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An Open Letter on the Foundation’s Independence and Governance

This is an open letter sent by the Foundation for a Smoke-Free World president Dr. Derek Yach, on January 9, 2018, to Prof. David B. Abrams et. al in response to their letter addressed to Dr. Yach and the Foundation on November 16, 2017, in regards to funding, governance and independence.

Prof. David B. Abrams
Mr. Clive D. Bates
Prof. Jean-Francois Etter
Prof. Lynn T. Kozlowski
Attorney General Thomas J. Miller
Mr. Raymond S. Niaura
Mr. David T. Sweanor

Thank you for your letter of November 16, 2017. The Foundation for a Smoke-Free World, Inc. (the “Foundation”) appreciates your advice and your keen interest in the promise of the Foundation and its ability to accelerate an end to our current reality of one billion smokers worldwide. Below, we respond to each of your points in turn.

1. Independence – The governance documents of the Foundation mandate and legally require its independence from tobacco companies. The Foundation’s Certificate of Incorporation (the “Certificate”) sets forth its purpose as follows: “to support independent scientific research free from the influence of any commercial entity that may be affected by the research outcome.” The Certificate also describes the Foundation’s activities, including scrutinizing, commenting on, and informing the general public about the activities of the tobacco industry.

The Foundation’s First Amended and Restated Bylaws, which were adopted on September 19, 2017 (the “Bylaws”), provide explicitly that “[t]he goal of the Corporation is to promote and support significant scientific research that advances the field of tobacco harm reduction and reduces the public health burden of smoking-related diseases. The Corporation shall not take into account the potential impact of that research on the image of the tobacco industry or any other industry or commercial entity.” Further, the Foundation is agnostic about the role of specific technologies useful to end smoking. Research findings will determine which technologies we support or reject.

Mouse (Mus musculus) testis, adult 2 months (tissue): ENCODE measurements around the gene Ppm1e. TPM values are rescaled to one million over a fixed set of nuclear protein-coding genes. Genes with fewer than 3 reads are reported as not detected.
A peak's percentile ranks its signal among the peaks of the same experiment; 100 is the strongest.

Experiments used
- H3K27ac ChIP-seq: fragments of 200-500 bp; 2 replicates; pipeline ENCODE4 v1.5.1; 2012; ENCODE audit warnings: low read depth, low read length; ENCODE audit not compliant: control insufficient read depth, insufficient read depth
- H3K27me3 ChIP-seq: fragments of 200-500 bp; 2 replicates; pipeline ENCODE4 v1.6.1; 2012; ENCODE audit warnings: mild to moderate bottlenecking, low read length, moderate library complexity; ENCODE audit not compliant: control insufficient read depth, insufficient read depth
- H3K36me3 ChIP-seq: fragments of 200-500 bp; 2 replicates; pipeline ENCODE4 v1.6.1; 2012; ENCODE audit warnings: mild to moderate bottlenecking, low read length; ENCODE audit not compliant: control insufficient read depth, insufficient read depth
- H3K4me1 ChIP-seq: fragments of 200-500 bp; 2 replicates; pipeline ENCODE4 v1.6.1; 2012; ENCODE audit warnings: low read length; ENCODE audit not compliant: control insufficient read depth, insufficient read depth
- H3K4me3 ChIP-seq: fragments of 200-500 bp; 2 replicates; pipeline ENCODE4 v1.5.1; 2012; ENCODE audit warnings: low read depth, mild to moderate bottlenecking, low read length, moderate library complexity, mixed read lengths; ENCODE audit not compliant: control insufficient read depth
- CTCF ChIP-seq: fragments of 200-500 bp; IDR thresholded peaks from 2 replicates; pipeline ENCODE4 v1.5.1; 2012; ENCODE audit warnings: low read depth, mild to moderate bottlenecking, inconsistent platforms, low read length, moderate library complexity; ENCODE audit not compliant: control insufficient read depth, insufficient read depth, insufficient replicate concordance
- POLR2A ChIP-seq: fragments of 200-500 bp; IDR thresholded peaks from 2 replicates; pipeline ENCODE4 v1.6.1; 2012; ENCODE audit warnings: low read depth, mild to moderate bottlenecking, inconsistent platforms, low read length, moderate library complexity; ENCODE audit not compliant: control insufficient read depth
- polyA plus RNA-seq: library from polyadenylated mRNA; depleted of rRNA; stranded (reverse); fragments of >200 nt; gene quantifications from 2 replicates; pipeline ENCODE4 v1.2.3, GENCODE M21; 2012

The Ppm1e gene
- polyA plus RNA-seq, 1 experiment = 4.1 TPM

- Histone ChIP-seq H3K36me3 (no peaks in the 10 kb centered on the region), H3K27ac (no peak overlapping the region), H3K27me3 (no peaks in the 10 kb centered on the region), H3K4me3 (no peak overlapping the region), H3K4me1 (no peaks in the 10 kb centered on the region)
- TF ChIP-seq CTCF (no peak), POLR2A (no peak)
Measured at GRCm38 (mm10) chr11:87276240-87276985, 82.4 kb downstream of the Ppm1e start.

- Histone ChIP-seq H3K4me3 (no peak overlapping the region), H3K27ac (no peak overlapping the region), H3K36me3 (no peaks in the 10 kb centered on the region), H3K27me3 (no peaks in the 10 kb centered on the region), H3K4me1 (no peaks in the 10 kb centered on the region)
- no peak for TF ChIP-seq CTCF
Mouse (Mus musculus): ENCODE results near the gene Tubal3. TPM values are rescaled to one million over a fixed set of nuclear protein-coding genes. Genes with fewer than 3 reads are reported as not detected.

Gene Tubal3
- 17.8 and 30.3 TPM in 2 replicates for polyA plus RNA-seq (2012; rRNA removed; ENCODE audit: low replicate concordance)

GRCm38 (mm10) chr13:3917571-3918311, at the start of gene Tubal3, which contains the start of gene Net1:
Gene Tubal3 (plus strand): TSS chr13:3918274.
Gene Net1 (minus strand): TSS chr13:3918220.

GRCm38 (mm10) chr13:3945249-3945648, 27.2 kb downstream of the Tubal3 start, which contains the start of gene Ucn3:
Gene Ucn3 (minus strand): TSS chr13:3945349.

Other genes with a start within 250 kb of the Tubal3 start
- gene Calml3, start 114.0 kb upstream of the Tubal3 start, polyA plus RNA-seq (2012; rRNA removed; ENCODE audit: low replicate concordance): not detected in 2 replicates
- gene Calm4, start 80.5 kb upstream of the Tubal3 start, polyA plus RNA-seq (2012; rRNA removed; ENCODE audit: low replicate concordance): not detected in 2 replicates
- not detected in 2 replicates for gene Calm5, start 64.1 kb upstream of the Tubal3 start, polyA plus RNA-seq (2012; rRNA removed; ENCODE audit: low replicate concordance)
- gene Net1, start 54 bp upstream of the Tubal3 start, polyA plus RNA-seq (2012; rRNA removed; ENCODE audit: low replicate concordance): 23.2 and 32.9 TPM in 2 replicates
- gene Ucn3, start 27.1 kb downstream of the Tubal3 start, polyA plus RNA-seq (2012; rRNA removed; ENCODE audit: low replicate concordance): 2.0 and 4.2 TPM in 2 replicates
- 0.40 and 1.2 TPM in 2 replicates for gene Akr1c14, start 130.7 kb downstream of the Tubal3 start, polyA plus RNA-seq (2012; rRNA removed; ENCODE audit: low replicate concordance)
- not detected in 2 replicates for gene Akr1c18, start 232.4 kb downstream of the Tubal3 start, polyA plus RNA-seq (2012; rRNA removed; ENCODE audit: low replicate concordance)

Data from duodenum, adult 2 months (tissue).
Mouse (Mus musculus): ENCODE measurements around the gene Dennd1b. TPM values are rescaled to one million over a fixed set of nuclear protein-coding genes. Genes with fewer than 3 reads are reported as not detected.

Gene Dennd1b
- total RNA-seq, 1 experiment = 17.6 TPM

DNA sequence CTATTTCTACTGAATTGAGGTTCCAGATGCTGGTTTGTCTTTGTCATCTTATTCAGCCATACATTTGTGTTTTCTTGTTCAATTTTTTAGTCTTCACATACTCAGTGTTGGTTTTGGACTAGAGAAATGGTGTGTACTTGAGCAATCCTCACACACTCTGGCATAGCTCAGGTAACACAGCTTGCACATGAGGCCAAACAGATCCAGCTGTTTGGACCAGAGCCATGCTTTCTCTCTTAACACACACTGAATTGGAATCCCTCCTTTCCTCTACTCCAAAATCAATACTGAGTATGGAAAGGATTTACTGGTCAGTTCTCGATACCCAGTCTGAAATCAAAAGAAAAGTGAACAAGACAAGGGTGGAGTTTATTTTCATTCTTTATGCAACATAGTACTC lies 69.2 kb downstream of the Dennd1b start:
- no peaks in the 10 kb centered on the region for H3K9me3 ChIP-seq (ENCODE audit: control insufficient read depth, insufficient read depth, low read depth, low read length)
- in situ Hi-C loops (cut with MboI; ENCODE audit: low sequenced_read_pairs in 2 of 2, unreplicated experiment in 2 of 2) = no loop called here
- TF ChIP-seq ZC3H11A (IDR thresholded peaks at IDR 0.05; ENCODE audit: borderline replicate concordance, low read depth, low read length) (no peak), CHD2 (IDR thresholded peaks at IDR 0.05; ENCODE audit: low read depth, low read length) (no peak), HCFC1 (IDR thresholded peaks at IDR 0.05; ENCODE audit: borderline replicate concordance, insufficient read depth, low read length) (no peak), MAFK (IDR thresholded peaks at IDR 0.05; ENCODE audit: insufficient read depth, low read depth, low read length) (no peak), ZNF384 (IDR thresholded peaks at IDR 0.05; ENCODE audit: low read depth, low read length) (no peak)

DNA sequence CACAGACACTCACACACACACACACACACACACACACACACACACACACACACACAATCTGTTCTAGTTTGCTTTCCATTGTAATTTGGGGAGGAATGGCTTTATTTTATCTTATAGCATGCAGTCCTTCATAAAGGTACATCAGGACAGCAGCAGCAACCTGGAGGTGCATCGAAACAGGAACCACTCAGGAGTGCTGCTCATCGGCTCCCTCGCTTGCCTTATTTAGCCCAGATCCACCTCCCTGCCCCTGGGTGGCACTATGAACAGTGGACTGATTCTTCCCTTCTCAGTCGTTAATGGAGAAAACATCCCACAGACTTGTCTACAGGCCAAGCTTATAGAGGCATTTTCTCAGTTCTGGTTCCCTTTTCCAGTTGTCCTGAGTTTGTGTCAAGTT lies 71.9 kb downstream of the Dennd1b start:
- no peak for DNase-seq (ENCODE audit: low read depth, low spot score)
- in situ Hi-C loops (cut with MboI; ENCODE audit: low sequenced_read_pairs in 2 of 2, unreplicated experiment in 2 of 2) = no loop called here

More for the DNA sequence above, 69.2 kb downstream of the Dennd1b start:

We also call your attention specifically to Article IX (Scientific Integrity) of the Bylaws, that adheres to the principles and criteria for accepting tobacco industry funding first articulated in the Cohen, et al. (2009) paper published in Tobacco Control. (on our website at As you note in your letter, the Cohen paper provides a valuable perspective in evaluating industry funding and the Foundation has put those principles and criteria into practice.

The governing documents of the Foundation are unequivocal: the Foundation is, and shall always be, an independent organization, operated to support research in the field of smoking cessation and tobacco harm reduction, regardless of the impact on any commercial enterprise.

2. Irrevocable Funding – The Foundation and Philip Morris International (“PMI”) has committed to fund the Foundation for 12 years at $80 million each year so long as the Foundation continues to advance the Foundation’s mission focused on ending smoking and addressing the consequences of reduced tobacco use on tobacco farmers. This commitment will be forthcoming each year for 12 years pursuant to the terms of a formal, legally enforceable Pledge Agreement (attached).

3. Repeat Funding – Additional funding from PMI is not being considered.

4. Co-Funding – The Foundation will not seek funding from other tobacco companies during the 12-year period it receives funding from PMI.

5. Funding Diversity – The Foundation is seeking and would accept donations from other parties, subject to the same independent and transparent principles described above, and will consider and be open to diverse sources of funding on a project-by-project basis. At all times, the Foundation will operate independently, transparently, and free from the influence of any of its funders.